The main attraction of the “Not-Good Apartment” is the room of Mikhail Afanasyevich Bulgakov. The exposition is presented in the way to immerse the visitors in Bulgakov’s life. In this room, where the cabinet was combined to the living room and bedroom, the first novel “The White Guard” was written by the author. The massive table displaces all from the rest of the space, taking up most of the room.
Bulgakov lived in this room for three hard years. Here he knew that the white army, where his brothers fought, was defeated. All those feelings, which the writer felt in this small space, with all those communal fights, eventually merged into one simple phrase – “Not-Good Apartment”.
Our excursion to Bulgakov museum would not be completed, if we didn’t visit another famous Bulgakov’s place. This place is located two blocks away from the writer’s apartment. It is Patriarch Ponds. You need to walk one quarter down Bolshaya Sadovaya street to Malaya Bronnaya Street and another quarter to Yermolaevsky alley and here we are!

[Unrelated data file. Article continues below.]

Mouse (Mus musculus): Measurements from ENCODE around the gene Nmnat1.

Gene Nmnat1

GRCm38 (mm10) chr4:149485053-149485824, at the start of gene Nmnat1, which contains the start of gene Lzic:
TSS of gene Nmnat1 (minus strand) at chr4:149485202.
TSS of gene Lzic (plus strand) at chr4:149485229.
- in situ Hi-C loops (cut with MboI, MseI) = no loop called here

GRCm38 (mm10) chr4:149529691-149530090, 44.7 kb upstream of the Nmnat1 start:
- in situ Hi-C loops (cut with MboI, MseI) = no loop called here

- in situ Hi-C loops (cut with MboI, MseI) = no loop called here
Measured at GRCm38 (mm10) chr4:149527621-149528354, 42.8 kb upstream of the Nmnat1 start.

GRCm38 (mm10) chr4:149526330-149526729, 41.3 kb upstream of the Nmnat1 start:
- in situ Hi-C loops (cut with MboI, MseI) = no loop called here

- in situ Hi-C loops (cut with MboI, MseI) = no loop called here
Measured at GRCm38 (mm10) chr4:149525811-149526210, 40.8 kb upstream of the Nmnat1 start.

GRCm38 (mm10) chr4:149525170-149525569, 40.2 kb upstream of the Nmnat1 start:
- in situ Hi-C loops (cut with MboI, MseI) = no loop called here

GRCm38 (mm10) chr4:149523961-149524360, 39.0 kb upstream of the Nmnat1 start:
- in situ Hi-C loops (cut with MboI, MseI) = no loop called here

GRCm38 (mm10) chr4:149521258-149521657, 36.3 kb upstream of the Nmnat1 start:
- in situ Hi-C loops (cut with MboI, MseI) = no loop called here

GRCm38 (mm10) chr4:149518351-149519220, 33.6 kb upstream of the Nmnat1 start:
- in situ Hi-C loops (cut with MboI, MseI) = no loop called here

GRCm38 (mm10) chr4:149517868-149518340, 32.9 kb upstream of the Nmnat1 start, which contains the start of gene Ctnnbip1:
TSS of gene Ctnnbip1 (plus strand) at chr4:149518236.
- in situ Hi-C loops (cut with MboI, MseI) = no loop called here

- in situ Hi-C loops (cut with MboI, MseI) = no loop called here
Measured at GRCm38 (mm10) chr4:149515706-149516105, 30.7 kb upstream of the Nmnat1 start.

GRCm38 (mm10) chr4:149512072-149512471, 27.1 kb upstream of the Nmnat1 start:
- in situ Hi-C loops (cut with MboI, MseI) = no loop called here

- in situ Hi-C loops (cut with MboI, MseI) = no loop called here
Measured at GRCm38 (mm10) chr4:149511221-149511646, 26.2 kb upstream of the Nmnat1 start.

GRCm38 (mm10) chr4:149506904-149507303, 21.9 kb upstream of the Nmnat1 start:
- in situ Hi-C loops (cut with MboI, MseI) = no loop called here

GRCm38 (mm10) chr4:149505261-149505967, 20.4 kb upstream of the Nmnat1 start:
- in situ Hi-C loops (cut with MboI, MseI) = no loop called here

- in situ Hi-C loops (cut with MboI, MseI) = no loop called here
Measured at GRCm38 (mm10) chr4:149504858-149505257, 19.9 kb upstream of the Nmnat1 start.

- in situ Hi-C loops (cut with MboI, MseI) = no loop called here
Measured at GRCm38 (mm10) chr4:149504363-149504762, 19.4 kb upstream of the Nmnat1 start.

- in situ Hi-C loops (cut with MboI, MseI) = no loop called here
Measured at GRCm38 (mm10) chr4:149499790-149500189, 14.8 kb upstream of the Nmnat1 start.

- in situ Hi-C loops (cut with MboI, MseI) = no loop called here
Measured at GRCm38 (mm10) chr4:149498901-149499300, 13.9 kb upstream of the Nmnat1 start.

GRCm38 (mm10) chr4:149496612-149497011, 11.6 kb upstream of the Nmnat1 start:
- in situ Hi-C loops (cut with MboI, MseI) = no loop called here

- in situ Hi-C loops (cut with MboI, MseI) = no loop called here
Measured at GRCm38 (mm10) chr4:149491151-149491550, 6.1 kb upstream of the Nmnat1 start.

Why is this Bulgakov’s place? In his the last and most famous novel “The Master and Margarita” the events take place precisely on Patriarch Ponds. If you forgot, this is the entry from the maitre: “Once in spring, in the hour of unusually hot sunset, in Moscow, on Patriarch Ponds, two citizens appeared.”
For me (as a non-Moscow resident) Patriarch Ponds is the place from “The Master and Margarita” scene first of all. That is why there is some confusion of this kinship signs. Previously, there was a road sign saying “Talking to strangers is forbidden”, but it is no longer there.
Mikhail Afanasyevich Bulgakov is the great Russian writer. His life and experience were reflected not only in the mystic novel “The Master and Margarita”. His native city and experience gathered while servicing as a doctor in the White Guard army were reflected in the novel “The White Guard”, his morphine addiction in the “Morphine”, his medical practice in the “A Young Doctor’s Notebook”. He described his life experience in papers and some of them, that he, apparently, didn’t like, were destroyed. It is interesting that in 1926, during the search, they withdrew his diary and a manuscript of the “Heart of a Dog”. They had returned the diary back, but the writer burnt it. Surprisingly, the diary’s copy, which was made on Lubyanka, has survived till now. As say author: “Manuscripts don’t burn”!